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Cliff Holste

Supply Chain Digest
Material Handling Editor

Logistics News - Sorting It Out

Cliff Holste is Supply Chain Digest's Material Handling Editor. With more than 30 years experience in designing and implementing material handling and order picking systems in distribution, Holste has worked with dozens of large and smaller companies to improve distribution performance.

January 24, 2018

Sorting It Out: DC Automation – Overcoming Perceived Barriers


Adopting Automation is not a Question of “If” but “When”

 

With multiple DCs, complex supply chains and marketing channels, today’s shippers are continually searching for ways to do more with less. Consolidation of multiple warehousing and distribution facilities, while cost effective from a square footage perspective, places more pressure on material handling resource, controls and software systems to handle multiple tasks in a high capacity environment. Filling orders placed through multiple channels across a proliferating SKU count keeps business managers seeking the most efficient order fulfillment technologies.


While several well known shippers have embraced automation, small and midsize operations are for the most part not automated. They typically have forklift trucks and perhaps a network of conveyors and pushcarts to assist in moving product to and from various locations and operations within the DC. Most of them are doing a commendable job shipping orders to customers within a few days of order placement. However, as volumes increase they are forced to add incremental labor to compensate. Therefore, higher shipping volumes may not yield higher profits.

 

Many small to midsize shippers see higher labor cost as an acceptable trade-off for maintaining operational flexibility, agility, and high customer service levels. However, at some level manual methods cannot keep up with demand. Shipping delays begin to degrade efficiency and choke-off growth. Extended working hours and/or adding a second or third shift increases operating cost. It’s a downward spiral that can put the business at risk. The fear is that their current manual methods will not scale-up to support order fulfillment and shipping operations as the company grows.


Holste Says...

Most industry experts agree that before a shipper considers adopting technically complex systems it should examine its core operational areas such as, receiving, put-away, picking, value-added services, order consolidation and shipping to determine how they can be simplified and streamlined.

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Proven automated order fulfillment systems, similar to the one pictured below, have been available for decades. According to various SCD surveys, while shippers are interested in automation, perceived loss of operational flexibility and agility are the main reason they avoid it. They fear that they won’t be able to satisfy their customers’ increasing demand for value added services (VAS) and faster response times. In addition, for some shippers there is often an in-house technology gap.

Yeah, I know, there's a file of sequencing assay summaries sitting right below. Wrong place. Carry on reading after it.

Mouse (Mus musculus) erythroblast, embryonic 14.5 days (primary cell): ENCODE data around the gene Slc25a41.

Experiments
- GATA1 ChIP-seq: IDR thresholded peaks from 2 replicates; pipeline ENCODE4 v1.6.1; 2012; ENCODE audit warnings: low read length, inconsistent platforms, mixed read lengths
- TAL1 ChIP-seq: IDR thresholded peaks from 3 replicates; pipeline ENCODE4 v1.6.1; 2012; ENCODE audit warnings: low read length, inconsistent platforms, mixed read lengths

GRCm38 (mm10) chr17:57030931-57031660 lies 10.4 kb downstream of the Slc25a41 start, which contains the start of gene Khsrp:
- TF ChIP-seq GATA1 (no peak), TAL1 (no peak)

Most industry experts agree that before a shipper considers adopting technically complex systems it should examine its core operational areas such as, receiving, put-away, picking, value-added services, order consolidation and shipping to determine how they can be simplified and streamlined. In addition, look for functional improvements in slotting, order batching, pick path routing, and work flow simplification.

 

Once this is completed, what remains should be at a point where automation could be added without excessive complexity and overstated justification. This approach, referred to as phased implementation, allows for a somewhat easier transition to automation. In addition, a phased approach allows for adjustments (corrections) to be made before moving on to the next step.

 

While fear of technology can be a show stopper for some, for many others the operational benefits derived from advanced material handling technologies outweigh the challenges associated with managing them. These top performers are leveraging more automation technologies, have better data visibility, and work harder at cross-training their staffs.

 

Next week we will cover DC Audits which are often the first step toward improving operations.

 

Final Thoughts

 

While automation adoption rates are steadily growing, improved warehouse and distribution center productivity remains a goal for some shippers, not a reality. Perhaps a solution can be found at: MODEX 2018 April 9 thru 12, in Atlanta, GA. You can check it out and pre-register at www.Modexshow.com


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